“Do not be afraid,” the Lord tells Abram (Genesis 15:1). Abram should not be afraid because the Lord promises to be his shield as well as promising to give Abram a very great reward.
Yet it is not clear that God needed to tell Abram not to be afraid. Abram shows no sign of being afraid. You might think he should be afraid having left his home in the Ur of the Chaldeans because God had commanded him to do so. But Abram shows no sign he is afraid of being made homeless.
Abram does not even seem afraid of God. Abram does not hesitate, therefore, to put God to the test. He wants to know what God is going to give him.
In particular, he asks how God is going to deliver on his promise to make him the father of a great nation. Abram points out to the Lord that the promise to make him the father of many people seems quite empty given the fact he has no children of his own.
The Lord responds by directing his attention to the heavens, promising that Abram’s descendants will be as numerous as the uncountable stars. And, we are told, Abram believed the Lord and was thereby “reckoned righteous.”
The Lord, who is only identified as the God who brought Abram out of the Ur of the Chaldeans, rather ambiguously promises to give Abram “this land” to possess. Abram again proves he is not in the least cowed by God. He wants to know how in fact he will possess the land of Cana. God assures him he will possess the land by telling Abram to bring him a three year old heifer, a goat, and a ram, as well as a turtledove and young pigeon. Abram is told to cut the heifer, the goat and the ram in two and lay each half over the other. The birds are to be laid on this gruesome sacrifice. Abram was left to driving away birds of prey that were attracted to the carcasses.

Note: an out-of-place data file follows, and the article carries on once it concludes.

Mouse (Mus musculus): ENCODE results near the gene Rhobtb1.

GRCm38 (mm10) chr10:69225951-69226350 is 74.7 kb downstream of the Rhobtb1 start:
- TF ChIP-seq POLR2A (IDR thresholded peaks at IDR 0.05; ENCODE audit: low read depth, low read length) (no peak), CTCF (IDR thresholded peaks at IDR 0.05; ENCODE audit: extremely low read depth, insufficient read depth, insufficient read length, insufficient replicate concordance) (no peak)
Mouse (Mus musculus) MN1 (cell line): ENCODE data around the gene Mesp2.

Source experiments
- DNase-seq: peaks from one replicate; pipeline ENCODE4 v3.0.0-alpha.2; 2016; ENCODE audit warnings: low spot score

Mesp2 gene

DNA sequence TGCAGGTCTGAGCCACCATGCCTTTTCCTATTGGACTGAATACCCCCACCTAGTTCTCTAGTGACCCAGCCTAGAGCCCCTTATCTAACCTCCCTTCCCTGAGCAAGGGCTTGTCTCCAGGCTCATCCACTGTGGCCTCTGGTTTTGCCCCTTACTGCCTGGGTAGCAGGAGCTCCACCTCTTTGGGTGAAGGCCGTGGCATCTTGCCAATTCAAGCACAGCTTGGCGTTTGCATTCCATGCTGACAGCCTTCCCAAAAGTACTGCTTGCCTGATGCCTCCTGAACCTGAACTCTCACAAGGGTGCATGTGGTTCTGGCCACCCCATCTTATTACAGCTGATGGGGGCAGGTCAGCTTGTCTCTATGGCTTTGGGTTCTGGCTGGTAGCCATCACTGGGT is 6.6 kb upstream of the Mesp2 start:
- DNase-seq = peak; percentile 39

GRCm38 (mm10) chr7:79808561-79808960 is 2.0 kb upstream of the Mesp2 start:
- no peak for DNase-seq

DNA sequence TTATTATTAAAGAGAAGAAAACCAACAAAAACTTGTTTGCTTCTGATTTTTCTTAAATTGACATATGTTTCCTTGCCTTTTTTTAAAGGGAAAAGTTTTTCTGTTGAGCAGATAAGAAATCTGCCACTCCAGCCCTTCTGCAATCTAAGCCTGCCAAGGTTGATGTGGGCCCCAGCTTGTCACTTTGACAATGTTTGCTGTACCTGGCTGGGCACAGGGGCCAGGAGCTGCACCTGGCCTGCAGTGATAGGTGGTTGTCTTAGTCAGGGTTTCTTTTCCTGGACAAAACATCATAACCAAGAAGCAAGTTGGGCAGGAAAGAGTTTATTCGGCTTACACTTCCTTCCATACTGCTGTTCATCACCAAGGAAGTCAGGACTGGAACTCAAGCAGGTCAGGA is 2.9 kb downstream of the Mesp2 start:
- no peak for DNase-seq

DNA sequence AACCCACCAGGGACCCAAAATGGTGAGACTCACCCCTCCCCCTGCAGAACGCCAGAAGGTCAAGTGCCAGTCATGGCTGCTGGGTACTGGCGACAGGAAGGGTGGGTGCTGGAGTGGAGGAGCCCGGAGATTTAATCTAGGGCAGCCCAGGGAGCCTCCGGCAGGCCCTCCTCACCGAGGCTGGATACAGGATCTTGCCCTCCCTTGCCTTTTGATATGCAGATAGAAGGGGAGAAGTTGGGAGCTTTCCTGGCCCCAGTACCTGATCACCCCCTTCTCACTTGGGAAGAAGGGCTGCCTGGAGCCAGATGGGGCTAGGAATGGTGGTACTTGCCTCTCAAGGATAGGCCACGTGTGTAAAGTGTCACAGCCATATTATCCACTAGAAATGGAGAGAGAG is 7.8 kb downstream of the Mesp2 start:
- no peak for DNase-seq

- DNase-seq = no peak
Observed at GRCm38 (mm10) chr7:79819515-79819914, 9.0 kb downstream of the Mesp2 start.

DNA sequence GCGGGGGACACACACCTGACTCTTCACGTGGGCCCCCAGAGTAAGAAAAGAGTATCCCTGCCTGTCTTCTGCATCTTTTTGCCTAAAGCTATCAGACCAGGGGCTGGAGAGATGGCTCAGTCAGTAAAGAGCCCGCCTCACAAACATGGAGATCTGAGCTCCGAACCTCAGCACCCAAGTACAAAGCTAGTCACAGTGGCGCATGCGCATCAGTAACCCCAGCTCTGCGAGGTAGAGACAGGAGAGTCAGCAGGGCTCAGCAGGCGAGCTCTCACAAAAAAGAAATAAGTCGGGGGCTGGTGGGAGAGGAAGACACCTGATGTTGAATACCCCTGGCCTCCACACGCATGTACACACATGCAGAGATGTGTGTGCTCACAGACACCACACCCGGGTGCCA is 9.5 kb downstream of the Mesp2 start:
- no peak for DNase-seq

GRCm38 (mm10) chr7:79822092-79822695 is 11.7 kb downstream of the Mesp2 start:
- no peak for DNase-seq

I do not have any idea what in the world Abram’s strange behaviour in the sacrifice of these animals has to do with giving him confidence he will possess the land. Indeed, it is fascinating that we are not told whether Abram believed the Lord. Rather, all we know is that he fell into a sleep in which we are told “a deep and terrifying darkness descended upon him.” “Terrifying” suggests that he is not free of fear, but we remain unsure what he fears. It does not seem he needs to fear he will not be given the land from the Nile to the Euphrates because the Lord makes a covenant with him insuring that his descendants will inherit the land.
I have rehearsed this exchange between the Lord and Abram because it is not clear why God tells Abram not to be afraid. What is it Abram fears? As I have suggested, he does not seem to fear God. He may be afraid that God’s promises will not be fulfilled, but God reassures him that he will become the father of a great nation and they will occupy the land of Cana. Abram seems to trust God to fulfil his promises. Yet it is unclear how Abram’s trust in God to fulfil his promises has any implications for his fears because it is not clear Abram is possessed by fear.
The ambiguity surrounding God’s “do not be afraid” is not peculiar to God’s exchange with Abram. Fear is a complex passion.